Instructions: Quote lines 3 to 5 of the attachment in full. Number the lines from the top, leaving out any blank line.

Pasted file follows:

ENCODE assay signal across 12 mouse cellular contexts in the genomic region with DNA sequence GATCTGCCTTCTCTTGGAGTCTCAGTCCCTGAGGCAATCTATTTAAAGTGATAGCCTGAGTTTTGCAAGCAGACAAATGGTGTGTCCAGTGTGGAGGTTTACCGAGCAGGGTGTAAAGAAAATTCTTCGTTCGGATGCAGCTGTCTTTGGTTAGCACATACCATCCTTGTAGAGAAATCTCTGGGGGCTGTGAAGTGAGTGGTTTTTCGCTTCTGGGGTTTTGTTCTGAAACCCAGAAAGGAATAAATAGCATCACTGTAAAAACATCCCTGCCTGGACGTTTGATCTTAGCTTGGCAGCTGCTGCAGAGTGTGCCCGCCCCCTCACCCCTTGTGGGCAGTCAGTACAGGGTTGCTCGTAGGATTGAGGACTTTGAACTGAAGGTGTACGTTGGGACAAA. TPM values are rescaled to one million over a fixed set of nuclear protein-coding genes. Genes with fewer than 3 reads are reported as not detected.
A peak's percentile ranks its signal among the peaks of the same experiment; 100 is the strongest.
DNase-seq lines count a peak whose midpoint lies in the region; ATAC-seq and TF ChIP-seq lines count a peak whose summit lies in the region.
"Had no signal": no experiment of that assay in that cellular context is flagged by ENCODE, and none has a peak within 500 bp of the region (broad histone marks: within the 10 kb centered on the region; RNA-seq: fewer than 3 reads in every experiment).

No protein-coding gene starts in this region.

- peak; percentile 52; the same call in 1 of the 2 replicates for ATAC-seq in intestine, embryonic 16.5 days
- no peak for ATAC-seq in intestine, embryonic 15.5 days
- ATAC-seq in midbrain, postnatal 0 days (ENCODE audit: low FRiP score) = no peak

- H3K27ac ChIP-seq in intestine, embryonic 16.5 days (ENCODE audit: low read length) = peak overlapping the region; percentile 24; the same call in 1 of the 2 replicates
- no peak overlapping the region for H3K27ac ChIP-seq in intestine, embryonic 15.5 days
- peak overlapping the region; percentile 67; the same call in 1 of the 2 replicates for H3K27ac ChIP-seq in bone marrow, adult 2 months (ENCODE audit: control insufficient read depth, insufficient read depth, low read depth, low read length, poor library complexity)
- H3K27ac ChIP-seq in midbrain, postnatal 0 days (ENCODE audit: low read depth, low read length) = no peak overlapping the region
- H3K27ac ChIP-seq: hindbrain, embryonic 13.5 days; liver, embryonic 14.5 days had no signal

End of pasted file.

DNase-seq lines count a peak whose midpoint lies in the region; ATAC-seq and TF ChIP-seq lines count a peak whose summit lies in the region.
"Had no signal": no experiment of that assay in that cellular context is flagged by ENCODE, and none has a peak within 500 bp of the region (broad histone marks: within the 10 kb centered on the region; RNA-seq: fewer than 3 reads in every experiment).

No protein-coding gene starts in this region.